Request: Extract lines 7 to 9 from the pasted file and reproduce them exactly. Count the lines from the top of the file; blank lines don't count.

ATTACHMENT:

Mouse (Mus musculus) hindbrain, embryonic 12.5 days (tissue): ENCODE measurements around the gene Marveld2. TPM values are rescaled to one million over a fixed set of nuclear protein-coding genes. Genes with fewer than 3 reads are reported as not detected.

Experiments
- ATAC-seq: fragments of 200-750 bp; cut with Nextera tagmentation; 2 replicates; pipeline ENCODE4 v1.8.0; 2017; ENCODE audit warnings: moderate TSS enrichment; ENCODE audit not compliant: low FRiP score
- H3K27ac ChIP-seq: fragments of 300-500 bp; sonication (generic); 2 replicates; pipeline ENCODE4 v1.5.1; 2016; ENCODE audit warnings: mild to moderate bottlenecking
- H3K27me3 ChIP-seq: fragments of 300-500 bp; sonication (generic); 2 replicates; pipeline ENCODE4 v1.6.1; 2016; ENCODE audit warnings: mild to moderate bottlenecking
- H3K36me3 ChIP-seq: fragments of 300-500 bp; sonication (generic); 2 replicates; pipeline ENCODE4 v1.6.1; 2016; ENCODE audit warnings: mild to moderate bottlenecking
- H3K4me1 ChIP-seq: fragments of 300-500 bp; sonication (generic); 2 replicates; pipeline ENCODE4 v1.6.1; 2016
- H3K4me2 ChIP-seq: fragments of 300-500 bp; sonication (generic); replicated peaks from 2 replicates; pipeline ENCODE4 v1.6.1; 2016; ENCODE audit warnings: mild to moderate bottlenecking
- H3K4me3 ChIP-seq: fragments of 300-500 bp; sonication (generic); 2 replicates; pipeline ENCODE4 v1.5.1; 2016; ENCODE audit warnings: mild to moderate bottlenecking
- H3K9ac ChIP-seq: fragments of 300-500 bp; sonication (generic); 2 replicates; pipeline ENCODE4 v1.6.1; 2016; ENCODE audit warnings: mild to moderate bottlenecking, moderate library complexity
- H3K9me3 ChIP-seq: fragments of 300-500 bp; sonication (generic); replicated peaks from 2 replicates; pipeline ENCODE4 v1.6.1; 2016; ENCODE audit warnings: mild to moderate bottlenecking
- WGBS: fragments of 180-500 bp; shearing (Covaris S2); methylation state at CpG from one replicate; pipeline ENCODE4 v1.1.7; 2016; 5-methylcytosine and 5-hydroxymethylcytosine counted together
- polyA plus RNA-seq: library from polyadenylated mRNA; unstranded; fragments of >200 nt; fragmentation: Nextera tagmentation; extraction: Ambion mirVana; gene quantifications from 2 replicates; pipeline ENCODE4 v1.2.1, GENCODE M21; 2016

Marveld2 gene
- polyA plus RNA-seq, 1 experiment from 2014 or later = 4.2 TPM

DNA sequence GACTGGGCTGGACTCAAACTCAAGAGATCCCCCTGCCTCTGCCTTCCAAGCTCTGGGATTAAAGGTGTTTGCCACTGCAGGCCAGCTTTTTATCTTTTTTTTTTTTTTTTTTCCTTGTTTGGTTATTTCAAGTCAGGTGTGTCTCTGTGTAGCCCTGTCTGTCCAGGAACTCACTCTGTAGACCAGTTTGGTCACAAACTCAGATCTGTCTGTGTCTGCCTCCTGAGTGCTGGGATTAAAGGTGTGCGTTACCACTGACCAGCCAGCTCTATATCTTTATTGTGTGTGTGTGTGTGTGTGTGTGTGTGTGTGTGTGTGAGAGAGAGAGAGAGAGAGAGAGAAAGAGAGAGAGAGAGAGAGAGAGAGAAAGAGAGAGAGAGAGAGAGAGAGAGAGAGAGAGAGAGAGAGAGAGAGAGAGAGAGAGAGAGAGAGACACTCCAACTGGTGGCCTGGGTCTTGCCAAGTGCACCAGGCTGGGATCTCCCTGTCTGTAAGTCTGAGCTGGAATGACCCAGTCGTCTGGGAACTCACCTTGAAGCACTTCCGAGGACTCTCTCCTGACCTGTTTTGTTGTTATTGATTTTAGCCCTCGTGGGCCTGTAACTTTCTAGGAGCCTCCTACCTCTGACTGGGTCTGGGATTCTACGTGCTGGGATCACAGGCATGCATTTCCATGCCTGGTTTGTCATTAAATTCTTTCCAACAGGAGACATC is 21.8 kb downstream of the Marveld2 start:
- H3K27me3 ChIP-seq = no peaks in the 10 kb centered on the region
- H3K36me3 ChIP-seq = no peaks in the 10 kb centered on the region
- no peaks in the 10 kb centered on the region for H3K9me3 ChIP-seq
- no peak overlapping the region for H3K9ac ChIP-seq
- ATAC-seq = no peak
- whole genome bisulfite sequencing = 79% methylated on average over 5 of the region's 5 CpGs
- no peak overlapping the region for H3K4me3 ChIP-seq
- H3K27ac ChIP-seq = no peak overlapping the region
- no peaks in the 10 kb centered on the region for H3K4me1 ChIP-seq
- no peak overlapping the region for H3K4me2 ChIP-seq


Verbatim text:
- H3K4me1 ChIP-seq: fragments of 300-500 bp; sonication (generic); 2 replicates; pipeline ENCODE4 v1.6.1; 2016
- H3K4me2 ChIP-seq: fragments of 300-500 bp; sonication (generic); replicated peaks from 2 replicates; pipeline ENCODE4 v1.6.1; 2016; ENCODE audit warnings: mild to moderate bottlenecking
- H3K4me3 ChIP-seq: fragments of 300-500 bp; sonication (generic); 2 replicates; pipeline ENCODE4 v1.5.1; 2016; ENCODE audit warnings: mild to moderate bottlenecking